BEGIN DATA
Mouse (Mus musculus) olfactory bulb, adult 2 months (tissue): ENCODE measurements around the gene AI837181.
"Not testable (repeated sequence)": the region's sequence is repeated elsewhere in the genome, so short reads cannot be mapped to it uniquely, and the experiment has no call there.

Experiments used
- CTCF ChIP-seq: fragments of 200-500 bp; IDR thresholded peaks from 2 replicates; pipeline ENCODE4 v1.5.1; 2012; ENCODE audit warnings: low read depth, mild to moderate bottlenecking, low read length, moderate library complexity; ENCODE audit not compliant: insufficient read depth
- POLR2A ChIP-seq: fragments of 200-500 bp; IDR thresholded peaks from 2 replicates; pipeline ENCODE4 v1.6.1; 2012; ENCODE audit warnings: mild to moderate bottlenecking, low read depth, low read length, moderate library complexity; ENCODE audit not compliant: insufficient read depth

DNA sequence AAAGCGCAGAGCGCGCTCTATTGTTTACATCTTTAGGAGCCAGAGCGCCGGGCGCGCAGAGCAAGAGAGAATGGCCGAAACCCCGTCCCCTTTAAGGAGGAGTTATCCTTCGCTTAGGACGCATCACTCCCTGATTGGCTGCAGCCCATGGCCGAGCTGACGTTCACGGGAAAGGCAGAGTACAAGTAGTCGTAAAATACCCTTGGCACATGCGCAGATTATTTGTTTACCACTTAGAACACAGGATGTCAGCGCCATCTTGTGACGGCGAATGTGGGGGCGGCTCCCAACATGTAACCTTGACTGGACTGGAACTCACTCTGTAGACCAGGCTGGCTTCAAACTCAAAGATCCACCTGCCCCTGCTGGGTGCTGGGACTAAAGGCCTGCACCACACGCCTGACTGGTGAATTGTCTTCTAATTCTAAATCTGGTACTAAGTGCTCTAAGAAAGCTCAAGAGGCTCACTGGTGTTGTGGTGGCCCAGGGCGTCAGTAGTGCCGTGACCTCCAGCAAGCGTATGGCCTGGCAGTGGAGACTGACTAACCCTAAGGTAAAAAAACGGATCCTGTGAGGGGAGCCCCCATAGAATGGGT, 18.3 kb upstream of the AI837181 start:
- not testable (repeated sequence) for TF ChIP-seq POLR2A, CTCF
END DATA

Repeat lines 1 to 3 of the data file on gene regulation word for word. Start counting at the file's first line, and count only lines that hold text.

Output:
Mouse (Mus musculus) olfactory bulb, adult 2 months (tissue): ENCODE measurements around the gene AI837181.
"Not testable (repeated sequence)": the region's sequence is repeated elsewhere in the genome, so short reads cannot be mapped to it uniquely, and the experiment has no call there.

Experiments used